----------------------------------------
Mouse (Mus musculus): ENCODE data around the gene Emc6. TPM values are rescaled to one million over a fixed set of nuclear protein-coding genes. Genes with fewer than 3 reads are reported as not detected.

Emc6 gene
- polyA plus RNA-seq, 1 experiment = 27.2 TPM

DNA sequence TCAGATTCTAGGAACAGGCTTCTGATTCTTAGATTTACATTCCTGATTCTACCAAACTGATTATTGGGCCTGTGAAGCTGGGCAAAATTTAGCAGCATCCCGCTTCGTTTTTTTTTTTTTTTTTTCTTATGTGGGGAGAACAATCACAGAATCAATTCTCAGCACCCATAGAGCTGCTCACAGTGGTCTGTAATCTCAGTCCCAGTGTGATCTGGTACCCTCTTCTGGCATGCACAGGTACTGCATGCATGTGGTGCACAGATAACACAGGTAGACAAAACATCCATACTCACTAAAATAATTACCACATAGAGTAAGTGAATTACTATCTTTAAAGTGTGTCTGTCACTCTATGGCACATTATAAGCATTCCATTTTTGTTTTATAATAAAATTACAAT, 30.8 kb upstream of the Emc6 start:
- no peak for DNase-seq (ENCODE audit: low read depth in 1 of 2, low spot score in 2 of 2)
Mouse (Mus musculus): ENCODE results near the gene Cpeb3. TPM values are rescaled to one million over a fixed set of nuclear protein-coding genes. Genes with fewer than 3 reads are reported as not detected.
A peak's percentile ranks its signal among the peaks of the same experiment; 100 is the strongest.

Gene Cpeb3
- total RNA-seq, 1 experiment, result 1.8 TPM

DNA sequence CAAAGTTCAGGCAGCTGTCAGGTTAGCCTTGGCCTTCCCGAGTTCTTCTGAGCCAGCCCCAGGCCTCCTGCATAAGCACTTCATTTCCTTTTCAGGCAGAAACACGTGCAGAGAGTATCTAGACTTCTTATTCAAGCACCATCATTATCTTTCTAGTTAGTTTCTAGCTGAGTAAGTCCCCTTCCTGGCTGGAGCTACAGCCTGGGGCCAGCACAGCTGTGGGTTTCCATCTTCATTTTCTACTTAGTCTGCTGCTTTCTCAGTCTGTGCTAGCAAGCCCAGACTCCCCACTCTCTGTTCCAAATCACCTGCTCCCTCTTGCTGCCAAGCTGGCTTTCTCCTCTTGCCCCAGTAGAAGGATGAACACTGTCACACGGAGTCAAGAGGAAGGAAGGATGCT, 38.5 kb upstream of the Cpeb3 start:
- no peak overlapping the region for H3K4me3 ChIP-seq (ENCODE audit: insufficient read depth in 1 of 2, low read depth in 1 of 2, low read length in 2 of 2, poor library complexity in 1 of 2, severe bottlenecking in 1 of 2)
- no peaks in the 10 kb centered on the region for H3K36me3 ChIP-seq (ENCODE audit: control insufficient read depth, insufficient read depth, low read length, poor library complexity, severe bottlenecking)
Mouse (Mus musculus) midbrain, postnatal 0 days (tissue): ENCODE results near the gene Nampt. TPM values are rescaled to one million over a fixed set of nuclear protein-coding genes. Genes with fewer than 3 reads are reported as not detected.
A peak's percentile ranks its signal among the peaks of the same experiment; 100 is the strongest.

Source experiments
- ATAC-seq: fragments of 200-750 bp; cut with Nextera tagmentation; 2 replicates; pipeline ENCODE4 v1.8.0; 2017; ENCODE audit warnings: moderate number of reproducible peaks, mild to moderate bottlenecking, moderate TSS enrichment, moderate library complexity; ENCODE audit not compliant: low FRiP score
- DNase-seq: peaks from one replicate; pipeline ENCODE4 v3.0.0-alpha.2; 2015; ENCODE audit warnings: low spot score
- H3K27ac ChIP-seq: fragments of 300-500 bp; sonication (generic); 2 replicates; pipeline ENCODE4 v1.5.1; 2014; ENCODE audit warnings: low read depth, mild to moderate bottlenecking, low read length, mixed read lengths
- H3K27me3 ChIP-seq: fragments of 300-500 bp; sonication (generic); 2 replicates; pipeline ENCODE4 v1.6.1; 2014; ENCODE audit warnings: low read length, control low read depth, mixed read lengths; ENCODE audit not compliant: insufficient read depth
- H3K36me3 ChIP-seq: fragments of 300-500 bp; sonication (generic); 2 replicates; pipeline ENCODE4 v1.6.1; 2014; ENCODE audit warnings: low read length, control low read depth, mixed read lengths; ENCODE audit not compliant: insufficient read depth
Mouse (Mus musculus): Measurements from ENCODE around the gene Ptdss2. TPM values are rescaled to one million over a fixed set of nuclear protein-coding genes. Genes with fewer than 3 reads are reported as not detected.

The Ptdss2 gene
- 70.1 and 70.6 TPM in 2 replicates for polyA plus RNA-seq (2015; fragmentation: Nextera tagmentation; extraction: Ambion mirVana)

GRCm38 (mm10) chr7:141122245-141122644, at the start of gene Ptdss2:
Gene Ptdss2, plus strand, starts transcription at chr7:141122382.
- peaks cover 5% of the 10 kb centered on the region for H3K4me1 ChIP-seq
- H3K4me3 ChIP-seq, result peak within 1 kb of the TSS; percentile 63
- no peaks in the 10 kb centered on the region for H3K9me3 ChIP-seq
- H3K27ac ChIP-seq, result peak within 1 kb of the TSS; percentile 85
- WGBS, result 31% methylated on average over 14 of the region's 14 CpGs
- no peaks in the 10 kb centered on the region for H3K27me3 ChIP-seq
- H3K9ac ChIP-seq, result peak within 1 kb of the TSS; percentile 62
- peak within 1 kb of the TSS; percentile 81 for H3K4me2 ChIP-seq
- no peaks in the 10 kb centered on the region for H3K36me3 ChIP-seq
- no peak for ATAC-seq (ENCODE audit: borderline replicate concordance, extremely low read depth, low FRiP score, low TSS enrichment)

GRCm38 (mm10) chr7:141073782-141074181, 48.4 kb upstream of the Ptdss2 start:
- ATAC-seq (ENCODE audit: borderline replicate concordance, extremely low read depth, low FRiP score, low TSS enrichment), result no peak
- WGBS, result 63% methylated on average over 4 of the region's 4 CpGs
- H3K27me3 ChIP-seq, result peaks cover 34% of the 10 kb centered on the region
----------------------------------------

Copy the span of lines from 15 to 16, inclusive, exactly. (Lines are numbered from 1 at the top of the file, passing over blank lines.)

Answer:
Source experiments
- ATAC-seq: fragments of 200-750 bp; cut with Nextera tagmentation; 2 replicates; pipeline ENCODE4 v1.8.0; 2017; ENCODE audit warnings: moderate number of reproducible peaks, mild to moderate bottlenecking, moderate TSS enrichment, moderate library complexity; ENCODE audit not compliant: low FRiP score